Eileen didn't even know the young man's name, but in her mind, she saw herself in a long white gown, coming out of the church, arm in arm with him. She fell asleep with a smile on her face.
The courtship, if it could have been called that, was short. Tobias asked her what her name was and asked her if she would meet with him outside of the pub. She did, her heart beating with anxiety, hoping that she would not make a blunder. But he only told her his own name, and that he was looking for a wife and would she marry him?
The marriage was a simple ceremony in the Registry Office. No white gown for Eileen, but Tobias was at least looking reasonably clean, although his clothes were still a little mismatched.
But for Eileen, he was a prince. She slid the simple ring on his finger, promising to love and respect him forever.
After the ceremony, they walked to the car the publican had hired to take them to their home. Tobias had shrugged off a wedding luncheon offer and only reluctantly had accepted the gift of the cab. Eileen walked to the car and waited for Tobias to open the door for her, but instead, the new groom brushed past her. She opened the door for herself, undeterred, and gazed upon her husband as he told the cab driver to make haste.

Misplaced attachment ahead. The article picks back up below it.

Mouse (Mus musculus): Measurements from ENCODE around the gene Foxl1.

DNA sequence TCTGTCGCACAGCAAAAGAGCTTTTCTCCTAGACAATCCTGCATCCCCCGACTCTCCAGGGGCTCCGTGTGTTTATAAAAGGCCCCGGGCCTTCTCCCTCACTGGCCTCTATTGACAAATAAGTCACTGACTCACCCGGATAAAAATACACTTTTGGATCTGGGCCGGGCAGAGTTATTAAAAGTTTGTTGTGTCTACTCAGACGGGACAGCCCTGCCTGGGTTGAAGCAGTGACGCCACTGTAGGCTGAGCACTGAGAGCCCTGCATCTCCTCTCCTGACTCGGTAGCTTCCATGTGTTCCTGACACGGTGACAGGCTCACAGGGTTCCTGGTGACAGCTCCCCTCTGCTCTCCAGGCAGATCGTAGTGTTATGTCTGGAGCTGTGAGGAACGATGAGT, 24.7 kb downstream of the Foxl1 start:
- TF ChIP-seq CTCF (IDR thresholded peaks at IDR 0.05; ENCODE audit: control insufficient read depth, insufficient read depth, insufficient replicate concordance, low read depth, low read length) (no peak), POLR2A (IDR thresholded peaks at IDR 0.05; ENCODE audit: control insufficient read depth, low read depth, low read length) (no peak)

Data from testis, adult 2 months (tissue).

Sitting next to her husband, she waved happily to the publican and his family, noticing his sad face and attributing it to the fact that he had lost an efficient employee. She liked the old man, who had been very kind to her, but now she was embarking into a new life. She was Mrs Tobias Snape! Giddy with the thought, she reached out and put her hand over Tobias's. He snapped his head at her, scowled and pulled his hand away. Eileen felt bad, wondering if she had done something wrong - maybe Tobias was embarrassed about the public display of affection in front of the cab driver. She muttered a "Sorry," which he didn't seem to acknowledge, and Eileen made a mental note not to touch him again in public. It would certainly be different once they were in their own house - he would carry her over the threshold and they would be happy forever.
She closed her eyes and pictured him in the blazer and her in the red dress. And a little girl, in a matching dress, walking hand in hand with them.